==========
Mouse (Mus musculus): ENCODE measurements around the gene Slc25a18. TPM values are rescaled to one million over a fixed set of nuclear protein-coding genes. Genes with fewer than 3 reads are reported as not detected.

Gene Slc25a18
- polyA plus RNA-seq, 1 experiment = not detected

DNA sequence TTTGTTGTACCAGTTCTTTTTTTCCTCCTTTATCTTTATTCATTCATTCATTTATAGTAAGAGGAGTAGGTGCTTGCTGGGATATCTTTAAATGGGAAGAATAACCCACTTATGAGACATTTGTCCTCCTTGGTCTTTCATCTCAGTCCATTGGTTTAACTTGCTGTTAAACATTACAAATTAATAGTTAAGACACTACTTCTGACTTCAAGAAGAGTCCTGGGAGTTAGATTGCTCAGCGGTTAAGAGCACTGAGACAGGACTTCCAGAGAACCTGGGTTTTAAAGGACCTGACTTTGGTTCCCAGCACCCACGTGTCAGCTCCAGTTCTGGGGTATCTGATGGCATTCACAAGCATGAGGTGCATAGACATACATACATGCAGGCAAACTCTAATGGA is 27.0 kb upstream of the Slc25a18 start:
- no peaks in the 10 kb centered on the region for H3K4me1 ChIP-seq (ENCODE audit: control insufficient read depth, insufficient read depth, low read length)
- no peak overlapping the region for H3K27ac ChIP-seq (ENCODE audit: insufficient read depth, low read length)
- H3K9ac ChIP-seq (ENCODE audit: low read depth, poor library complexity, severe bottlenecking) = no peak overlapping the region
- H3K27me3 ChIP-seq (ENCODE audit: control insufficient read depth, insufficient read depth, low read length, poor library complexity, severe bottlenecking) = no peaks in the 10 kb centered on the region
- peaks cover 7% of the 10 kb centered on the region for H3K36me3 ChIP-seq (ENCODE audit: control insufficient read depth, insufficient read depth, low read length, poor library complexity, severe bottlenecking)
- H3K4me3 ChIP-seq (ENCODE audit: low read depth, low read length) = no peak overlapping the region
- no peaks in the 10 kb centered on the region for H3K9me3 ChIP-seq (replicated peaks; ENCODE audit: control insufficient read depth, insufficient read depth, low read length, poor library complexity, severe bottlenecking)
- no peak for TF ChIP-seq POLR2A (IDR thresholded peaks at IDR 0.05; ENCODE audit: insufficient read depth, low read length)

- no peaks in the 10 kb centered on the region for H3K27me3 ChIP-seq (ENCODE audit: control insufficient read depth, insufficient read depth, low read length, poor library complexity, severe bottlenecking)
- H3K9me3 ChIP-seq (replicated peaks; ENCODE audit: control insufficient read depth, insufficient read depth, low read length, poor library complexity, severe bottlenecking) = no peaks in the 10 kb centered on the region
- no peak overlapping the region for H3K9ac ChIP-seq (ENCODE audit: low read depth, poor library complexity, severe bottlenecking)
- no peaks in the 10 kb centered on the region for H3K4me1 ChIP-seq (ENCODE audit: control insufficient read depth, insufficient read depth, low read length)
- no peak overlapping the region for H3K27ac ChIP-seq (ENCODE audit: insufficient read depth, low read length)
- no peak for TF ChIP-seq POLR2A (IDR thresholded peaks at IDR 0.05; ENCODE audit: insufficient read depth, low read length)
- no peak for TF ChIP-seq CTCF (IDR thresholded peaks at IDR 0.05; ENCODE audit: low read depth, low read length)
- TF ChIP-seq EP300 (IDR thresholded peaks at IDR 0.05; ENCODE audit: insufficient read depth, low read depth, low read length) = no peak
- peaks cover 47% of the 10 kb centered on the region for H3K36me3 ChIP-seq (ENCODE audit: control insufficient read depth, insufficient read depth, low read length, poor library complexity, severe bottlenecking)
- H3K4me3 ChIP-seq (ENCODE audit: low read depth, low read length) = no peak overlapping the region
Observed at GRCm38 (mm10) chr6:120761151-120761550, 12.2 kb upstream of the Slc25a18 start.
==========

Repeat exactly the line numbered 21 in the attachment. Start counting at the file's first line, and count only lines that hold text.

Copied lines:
- peaks cover 47% of the 10 kb centered on the region for H3K36me3 ChIP-seq (ENCODE audit: control insufficient read depth, insufficient read depth, low read length, poor library complexity, severe bottlenecking)